Executives at Philips Lighting say that the implementation of LED lighting at energy provider Innogy is “tuned to support the circadian rhythms of Innogy’s office staff”.

Innogy, which serves 23 million customers in Europe, completed a renovation project of its Czech Republic headquarters in Limuzska, Prague in November 2017. The site consists of three buildings housing 550 employees. As part of the revamp, the company wanted an open plan office and a new system of lighting.

The company decided to install a networked lighting system that consisted of approximately 2,000 Philips LED luminaires, including 860 Philips PowerBalance tunable white ceiling fixtures and 96 Philips LuxSpace tuneable white downlights, programmed to provide different light settings at various times of the day.

“At the beginning of the day the office lights mimic natural daylight, providing a useful energy boost. The light levels decrease until after lunch when we give another boost to help staff over the post-lunch energy dip,” said Tomas Michna, senior manager for facility and services at innogy Czech Republic.

Read more: Philips Lighting looks at city life in 2035

Successful office makeover

Michna suggested that the company’s aim to create an “outstanding environment” for employees had been successful.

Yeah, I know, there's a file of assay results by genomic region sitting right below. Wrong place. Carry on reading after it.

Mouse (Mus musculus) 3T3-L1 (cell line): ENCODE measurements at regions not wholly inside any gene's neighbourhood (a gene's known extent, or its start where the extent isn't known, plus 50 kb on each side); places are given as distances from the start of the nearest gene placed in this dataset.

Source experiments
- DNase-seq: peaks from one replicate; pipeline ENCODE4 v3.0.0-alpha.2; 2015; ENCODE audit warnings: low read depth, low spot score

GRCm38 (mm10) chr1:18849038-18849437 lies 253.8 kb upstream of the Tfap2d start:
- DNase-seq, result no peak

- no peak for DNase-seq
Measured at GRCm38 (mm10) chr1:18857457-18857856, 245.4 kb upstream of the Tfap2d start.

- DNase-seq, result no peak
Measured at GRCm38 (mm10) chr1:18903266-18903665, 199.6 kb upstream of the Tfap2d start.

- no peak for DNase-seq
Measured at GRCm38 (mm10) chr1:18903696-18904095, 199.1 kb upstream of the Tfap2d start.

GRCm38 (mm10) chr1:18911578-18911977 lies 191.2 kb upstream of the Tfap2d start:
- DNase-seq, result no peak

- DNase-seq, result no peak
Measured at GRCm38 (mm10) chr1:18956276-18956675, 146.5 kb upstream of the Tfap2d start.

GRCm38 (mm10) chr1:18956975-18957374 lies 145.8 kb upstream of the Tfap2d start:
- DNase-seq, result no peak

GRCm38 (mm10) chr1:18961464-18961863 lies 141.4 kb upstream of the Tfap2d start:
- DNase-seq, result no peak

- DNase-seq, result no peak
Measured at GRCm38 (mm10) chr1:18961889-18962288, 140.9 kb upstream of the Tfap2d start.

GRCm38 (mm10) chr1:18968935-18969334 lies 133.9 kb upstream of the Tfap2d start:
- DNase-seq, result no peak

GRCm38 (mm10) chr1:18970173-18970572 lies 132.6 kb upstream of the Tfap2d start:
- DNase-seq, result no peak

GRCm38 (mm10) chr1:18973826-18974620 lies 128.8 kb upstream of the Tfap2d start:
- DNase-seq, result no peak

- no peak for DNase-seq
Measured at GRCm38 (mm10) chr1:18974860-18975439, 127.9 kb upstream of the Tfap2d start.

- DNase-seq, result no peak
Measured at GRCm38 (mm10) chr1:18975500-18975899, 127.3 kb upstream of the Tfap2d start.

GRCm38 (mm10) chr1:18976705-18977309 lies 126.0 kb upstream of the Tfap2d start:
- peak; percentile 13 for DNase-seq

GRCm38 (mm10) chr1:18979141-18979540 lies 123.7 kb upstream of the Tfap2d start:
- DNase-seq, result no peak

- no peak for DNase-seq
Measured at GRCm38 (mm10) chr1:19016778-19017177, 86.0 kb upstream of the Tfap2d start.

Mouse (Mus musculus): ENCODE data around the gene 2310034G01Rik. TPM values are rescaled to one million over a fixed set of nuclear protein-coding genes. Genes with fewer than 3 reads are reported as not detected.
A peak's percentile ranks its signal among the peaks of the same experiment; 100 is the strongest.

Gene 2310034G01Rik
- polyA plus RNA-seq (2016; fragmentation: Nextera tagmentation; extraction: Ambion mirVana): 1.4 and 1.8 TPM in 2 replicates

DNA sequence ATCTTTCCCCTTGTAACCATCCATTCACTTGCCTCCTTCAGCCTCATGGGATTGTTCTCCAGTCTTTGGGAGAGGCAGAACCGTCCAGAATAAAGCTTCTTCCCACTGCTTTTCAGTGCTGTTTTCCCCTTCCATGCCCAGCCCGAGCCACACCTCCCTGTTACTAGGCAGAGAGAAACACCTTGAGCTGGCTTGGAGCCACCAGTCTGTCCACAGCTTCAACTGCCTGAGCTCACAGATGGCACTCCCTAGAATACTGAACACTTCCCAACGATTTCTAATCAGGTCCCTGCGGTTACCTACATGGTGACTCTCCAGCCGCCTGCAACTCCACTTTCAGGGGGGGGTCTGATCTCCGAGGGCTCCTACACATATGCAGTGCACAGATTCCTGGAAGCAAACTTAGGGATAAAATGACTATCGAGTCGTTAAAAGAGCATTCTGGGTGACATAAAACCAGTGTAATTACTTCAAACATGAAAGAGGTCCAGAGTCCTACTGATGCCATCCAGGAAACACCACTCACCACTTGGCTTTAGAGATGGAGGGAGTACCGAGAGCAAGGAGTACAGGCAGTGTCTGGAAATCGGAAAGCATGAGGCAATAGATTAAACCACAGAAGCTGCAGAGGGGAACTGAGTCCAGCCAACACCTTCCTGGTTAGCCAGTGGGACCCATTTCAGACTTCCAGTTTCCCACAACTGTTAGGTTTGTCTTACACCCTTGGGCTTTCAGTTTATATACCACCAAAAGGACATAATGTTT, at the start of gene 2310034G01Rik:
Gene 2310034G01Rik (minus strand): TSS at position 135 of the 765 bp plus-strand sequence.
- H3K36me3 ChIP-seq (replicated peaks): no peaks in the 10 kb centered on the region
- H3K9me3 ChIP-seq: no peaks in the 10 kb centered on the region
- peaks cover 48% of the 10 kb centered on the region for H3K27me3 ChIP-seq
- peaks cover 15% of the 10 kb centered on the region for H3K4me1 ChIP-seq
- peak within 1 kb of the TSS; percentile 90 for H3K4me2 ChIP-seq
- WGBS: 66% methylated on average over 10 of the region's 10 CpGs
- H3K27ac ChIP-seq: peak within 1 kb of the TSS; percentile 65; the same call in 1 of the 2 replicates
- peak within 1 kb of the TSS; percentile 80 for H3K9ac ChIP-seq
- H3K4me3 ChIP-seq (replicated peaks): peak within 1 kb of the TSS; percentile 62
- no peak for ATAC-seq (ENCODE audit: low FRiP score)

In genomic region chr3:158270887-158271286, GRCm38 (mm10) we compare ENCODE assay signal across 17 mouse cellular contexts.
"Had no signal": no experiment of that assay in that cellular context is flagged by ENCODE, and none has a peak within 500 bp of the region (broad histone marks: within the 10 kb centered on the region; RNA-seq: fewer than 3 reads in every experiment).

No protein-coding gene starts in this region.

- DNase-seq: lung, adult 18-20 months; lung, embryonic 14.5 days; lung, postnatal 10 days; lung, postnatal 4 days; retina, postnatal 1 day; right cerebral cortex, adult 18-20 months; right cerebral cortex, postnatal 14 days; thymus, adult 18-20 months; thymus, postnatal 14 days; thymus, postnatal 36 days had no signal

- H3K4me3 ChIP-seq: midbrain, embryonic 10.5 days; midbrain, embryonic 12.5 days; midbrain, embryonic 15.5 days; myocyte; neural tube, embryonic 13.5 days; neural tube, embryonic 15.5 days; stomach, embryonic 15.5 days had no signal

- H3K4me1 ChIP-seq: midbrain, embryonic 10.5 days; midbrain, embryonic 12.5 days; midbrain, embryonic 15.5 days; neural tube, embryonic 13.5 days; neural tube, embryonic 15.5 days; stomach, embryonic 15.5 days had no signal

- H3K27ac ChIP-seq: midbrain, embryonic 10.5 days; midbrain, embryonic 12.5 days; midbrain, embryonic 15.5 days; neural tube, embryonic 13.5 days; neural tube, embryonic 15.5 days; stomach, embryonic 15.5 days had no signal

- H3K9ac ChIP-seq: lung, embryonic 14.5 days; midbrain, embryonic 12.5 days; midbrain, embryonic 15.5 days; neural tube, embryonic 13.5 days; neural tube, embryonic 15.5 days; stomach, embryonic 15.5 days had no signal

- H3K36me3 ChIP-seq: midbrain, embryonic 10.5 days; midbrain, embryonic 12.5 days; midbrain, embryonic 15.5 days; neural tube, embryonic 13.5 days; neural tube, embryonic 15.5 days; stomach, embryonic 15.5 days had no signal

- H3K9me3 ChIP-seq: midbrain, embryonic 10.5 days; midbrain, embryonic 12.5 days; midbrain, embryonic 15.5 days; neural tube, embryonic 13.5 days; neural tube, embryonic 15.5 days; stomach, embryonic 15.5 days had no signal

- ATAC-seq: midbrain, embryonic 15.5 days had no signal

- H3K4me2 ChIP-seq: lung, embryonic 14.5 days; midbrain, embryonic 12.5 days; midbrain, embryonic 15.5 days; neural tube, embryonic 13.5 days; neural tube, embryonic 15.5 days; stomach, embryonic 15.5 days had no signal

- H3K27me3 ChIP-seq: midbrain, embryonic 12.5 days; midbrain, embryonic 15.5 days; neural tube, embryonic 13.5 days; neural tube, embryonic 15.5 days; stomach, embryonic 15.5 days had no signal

“Nearly 80 percent of employees surveyed described the new lighting as better or much better than the previous fluorescent tube lighting, while 60 percent agreed that it contributed to a place in which they wanted to work,” he said.

Employees at innogy can also override the light settings at any time, tailoring the light to their needs, using a Philips Antumbra Dynalite control. Meanwhile, the installation included approximately 150 sensors that detect human presence and automatically switch off in empty rooms, saving the company electricity. The combination of LED lighting and controls has helped innogy to reduce electricity usage by around 50 percent compared to the previous fluorescent lighting that was in place.

The concept of smart lighting has been around for several years. Back in 2015, the UK county of Gloucestershire said it would deploy 55,000 LED streetlights to cover 1,000 square miles of the area. They would be wirelessly connected and managed via Telensa’s PLANet Central Management System.

According to Harshvardhan Chitale, vice chairman and managing director of Philips Lighting India, IoT-driven smart lights will “be the default” in the next five to 10 years.

Read more: Analysis: Connected streetlights illuminate path to smart cities

The post Innogy installs Philips smart lighting system to boost employee energy levels appeared first on Internet of Business.